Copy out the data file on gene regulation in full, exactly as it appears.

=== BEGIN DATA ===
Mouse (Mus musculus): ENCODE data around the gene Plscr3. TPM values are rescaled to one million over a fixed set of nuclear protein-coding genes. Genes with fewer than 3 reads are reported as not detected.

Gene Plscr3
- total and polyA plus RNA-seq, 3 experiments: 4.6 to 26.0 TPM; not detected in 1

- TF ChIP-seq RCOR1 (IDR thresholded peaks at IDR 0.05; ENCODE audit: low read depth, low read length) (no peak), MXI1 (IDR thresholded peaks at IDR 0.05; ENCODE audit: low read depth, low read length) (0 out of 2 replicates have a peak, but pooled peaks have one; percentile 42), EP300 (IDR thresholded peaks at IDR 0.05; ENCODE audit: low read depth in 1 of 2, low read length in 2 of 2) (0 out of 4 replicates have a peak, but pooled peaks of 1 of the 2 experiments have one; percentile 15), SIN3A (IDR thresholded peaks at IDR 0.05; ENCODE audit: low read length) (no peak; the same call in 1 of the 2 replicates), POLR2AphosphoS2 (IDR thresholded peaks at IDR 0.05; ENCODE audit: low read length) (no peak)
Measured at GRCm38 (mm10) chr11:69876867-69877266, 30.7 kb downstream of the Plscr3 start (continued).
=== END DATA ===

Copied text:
Mouse (Mus musculus): ENCODE data around the gene Plscr3. TPM values are rescaled to one million over a fixed set of nuclear protein-coding genes. Genes with fewer than 3 reads are reported as not detected.

Gene Plscr3
- total and polyA plus RNA-seq, 3 experiments: 4.6 to 26.0 TPM; not detected in 1

- TF ChIP-seq RCOR1 (IDR thresholded peaks at IDR 0.05; ENCODE audit: low read depth, low read length) (no peak), MXI1 (IDR thresholded peaks at IDR 0.05; ENCODE audit: low read depth, low read length) (0 out of 2 replicates have a peak, but pooled peaks have one; percentile 42), EP300 (IDR thresholded peaks at IDR 0.05; ENCODE audit: low read depth in 1 of 2, low read length in 2 of 2) (0 out of 4 replicates have a peak, but pooled peaks of 1 of the 2 experiments have one; percentile 15), SIN3A (IDR thresholded peaks at IDR 0.05; ENCODE audit: low read length) (no peak; the same call in 1 of the 2 replicates), POLR2AphosphoS2 (IDR thresholded peaks at IDR 0.05; ENCODE audit: low read length) (no peak)
Measured at GRCm38 (mm10) chr11:69876867-69877266, 30.7 kb downstream of the Plscr3 start (continued).